Yesterday, HOPE NOW, together with the Treasury Department, the U.S. Department of Housing and Urban Development and the Federal Housing Finance Agency, announced the development of the Streamlined Mortgage Modification Plan (SMP) to assist the most at-risk homeowners—those behind 90 days or more on their mortgages.
Using any combination of the following three modification tools, the SMP seeks to reduce a borrower’s monthly mortgage payment (including capitalized past due payments, principal, interest, taxes, insurance and HOA/condo fees) to no more than 38% of the borrower’s gross monthly income: (1) extending the term of the mortgage up to no more than 40 years; (2) reducing the interest rate; and/or (3) forbearing (but not forgiving) part of the principal. Where the 38% target cannot be reached, the mortgage is reconsidered for the SMP on a case-by-case basis and additional foreclosure prevention options also are considered. The SMP is expected to be implemented by December 15, 2008.
The SMP represents an expedited, systematic and uniform approach available to loans originated prior to January 1, 2008, and owned by Freddie Mac, Fannie Mae or participating balance sheet lenders. It is modeled after the FDIC’s IndyMac Loan Modification Program and follows recent modification programs announced by JPMorgan Chase & Company and Citigroup, Inc., which are, in turn, similar to the program previously announced by Bank of America and endorsed by the State Foreclosure Prevention Working Group.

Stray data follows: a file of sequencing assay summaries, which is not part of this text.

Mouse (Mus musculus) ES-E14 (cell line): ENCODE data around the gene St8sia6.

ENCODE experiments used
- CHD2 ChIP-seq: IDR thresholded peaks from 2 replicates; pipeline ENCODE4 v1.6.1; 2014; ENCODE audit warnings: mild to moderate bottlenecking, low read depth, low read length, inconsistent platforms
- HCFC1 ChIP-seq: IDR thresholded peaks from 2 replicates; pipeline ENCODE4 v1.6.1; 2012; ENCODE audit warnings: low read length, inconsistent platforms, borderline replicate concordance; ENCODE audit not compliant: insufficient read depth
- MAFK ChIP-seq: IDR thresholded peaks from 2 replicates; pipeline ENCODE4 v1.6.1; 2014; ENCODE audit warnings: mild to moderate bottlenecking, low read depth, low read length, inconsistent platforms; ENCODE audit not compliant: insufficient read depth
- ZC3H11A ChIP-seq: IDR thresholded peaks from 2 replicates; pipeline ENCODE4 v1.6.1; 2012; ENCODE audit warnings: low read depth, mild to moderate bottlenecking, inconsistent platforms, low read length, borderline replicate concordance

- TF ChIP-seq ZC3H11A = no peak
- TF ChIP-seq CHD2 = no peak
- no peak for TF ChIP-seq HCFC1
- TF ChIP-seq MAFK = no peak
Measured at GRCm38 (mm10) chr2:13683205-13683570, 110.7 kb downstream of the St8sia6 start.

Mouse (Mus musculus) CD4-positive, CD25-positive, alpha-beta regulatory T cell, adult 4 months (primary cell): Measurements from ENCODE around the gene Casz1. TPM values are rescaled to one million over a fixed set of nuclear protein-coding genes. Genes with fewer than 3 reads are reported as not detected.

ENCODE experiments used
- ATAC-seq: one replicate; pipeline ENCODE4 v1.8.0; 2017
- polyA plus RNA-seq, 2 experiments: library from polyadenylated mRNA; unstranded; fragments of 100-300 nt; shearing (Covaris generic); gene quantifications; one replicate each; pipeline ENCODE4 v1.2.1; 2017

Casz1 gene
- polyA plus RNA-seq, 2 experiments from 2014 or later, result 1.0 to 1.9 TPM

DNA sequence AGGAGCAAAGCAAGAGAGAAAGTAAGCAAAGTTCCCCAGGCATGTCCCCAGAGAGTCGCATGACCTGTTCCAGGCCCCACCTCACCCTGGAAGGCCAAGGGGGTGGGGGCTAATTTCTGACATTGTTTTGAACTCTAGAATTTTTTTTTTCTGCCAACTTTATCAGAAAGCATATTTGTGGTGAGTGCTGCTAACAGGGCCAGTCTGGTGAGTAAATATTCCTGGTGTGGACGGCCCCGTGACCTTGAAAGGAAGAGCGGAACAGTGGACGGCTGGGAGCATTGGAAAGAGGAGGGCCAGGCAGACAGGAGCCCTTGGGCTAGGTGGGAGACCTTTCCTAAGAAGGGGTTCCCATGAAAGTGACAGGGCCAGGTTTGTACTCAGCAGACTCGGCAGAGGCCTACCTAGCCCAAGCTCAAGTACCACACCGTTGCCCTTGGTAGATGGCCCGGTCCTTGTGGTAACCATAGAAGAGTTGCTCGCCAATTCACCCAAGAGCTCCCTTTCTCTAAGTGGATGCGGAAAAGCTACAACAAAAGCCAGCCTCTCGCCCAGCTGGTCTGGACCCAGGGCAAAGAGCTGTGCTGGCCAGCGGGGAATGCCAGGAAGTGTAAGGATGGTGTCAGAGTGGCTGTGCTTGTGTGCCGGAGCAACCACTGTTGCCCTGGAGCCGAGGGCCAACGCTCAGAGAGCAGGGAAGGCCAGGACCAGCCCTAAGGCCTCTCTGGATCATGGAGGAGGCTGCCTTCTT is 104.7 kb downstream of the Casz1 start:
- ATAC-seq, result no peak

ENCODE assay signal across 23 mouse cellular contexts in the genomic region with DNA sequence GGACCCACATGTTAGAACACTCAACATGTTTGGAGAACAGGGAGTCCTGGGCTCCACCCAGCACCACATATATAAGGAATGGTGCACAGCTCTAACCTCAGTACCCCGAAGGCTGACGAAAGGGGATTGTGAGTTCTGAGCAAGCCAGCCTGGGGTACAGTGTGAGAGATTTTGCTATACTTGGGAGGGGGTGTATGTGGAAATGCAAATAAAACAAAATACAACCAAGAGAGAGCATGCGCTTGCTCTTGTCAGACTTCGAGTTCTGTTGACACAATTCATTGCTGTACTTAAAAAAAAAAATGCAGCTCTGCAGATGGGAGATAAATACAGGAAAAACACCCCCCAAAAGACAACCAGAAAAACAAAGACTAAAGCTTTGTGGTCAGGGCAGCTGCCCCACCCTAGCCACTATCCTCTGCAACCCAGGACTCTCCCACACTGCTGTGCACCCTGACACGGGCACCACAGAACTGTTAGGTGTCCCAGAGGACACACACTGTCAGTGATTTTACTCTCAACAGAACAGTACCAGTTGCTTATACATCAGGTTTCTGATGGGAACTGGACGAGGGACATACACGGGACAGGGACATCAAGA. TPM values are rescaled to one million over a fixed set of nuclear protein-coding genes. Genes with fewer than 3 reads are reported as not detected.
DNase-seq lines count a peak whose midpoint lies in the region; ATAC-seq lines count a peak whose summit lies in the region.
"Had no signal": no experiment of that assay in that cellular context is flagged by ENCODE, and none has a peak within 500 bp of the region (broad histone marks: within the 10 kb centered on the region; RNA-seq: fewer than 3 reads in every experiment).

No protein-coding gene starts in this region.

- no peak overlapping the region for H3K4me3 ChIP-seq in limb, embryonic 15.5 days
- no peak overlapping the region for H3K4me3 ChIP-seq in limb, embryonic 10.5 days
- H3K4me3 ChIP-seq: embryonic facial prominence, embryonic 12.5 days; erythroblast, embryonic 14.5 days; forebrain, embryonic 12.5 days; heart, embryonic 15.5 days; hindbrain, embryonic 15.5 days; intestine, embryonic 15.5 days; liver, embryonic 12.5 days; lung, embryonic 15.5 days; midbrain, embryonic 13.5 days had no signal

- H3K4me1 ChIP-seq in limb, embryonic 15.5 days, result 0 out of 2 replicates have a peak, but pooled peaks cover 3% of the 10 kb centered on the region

Yesterday, the House Financial Services Committee held a hearing where legislators encouraged the financial industry to modify mortgage terms for troubled borrowers, particularly those mortgages that have been sold in packages to investors. In his opening statement, Rep. Paul Kanjorski (D-PA) expressed his concerns that the financial industry, current Administration and housing agencies, “simply have not pursued modification with the urgency our nation’s financial crisis demands.” Testimony was heard from Thomas Deutsch of the American Securitization Forum, Michael Gross of Bank of America, Molly Sheehan of JPMorgan Chase and Benjamin Allensworth of the Managed Fund Association. These executives, however, while pledging to avoid as many foreclosures as possible, expressed reluctance to modifying these mortgage terms fearing that they may be sued by the investors that now own these mortgages.